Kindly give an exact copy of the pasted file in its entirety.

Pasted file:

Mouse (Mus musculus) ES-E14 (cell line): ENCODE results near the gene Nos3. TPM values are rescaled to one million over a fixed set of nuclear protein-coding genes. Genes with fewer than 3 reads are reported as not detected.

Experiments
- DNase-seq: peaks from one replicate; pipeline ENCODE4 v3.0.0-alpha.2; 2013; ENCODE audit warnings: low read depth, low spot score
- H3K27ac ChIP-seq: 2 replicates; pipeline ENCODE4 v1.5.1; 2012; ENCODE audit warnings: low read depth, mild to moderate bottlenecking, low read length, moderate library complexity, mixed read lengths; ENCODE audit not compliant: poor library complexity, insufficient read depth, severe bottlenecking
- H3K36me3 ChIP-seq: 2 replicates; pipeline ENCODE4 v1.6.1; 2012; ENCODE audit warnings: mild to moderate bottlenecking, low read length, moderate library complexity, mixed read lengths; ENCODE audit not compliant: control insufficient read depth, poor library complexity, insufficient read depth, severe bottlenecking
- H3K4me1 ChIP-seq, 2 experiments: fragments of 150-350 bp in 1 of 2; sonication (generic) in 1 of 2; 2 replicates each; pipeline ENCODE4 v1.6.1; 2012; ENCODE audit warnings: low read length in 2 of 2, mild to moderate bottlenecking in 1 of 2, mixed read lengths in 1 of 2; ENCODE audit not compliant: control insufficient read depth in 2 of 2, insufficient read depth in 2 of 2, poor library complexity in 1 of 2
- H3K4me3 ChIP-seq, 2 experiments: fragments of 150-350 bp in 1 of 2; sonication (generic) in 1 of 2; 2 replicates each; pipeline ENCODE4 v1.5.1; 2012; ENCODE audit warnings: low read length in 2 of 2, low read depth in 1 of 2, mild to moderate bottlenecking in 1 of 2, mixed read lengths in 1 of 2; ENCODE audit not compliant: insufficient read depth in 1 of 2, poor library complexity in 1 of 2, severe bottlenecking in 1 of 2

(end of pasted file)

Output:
Mouse (Mus musculus) ES-E14 (cell line): ENCODE results near the gene Nos3. TPM values are rescaled to one million over a fixed set of nuclear protein-coding genes. Genes with fewer than 3 reads are reported as not detected.

Experiments
- DNase-seq: peaks from one replicate; pipeline ENCODE4 v3.0.0-alpha.2; 2013; ENCODE audit warnings: low read depth, low spot score
- H3K27ac ChIP-seq: 2 replicates; pipeline ENCODE4 v1.5.1; 2012; ENCODE audit warnings: low read depth, mild to moderate bottlenecking, low read length, moderate library complexity, mixed read lengths; ENCODE audit not compliant: poor library complexity, insufficient read depth, severe bottlenecking
- H3K36me3 ChIP-seq: 2 replicates; pipeline ENCODE4 v1.6.1; 2012; ENCODE audit warnings: mild to moderate bottlenecking, low read length, moderate library complexity, mixed read lengths; ENCODE audit not compliant: control insufficient read depth, poor library complexity, insufficient read depth, severe bottlenecking
- H3K4me1 ChIP-seq, 2 experiments: fragments of 150-350 bp in 1 of 2; sonication (generic) in 1 of 2; 2 replicates each; pipeline ENCODE4 v1.6.1; 2012; ENCODE audit warnings: low read length in 2 of 2, mild to moderate bottlenecking in 1 of 2, mixed read lengths in 1 of 2; ENCODE audit not compliant: control insufficient read depth in 2 of 2, insufficient read depth in 2 of 2, poor library complexity in 1 of 2
- H3K4me3 ChIP-seq, 2 experiments: fragments of 150-350 bp in 1 of 2; sonication (generic) in 1 of 2; 2 replicates each; pipeline ENCODE4 v1.5.1; 2012; ENCODE audit warnings: low read length in 2 of 2, low read depth in 1 of 2, mild to moderate bottlenecking in 1 of 2, mixed read lengths in 1 of 2; ENCODE audit not compliant: insufficient read depth in 1 of 2, poor library complexity in 1 of 2, severe bottlenecking in 1 of 2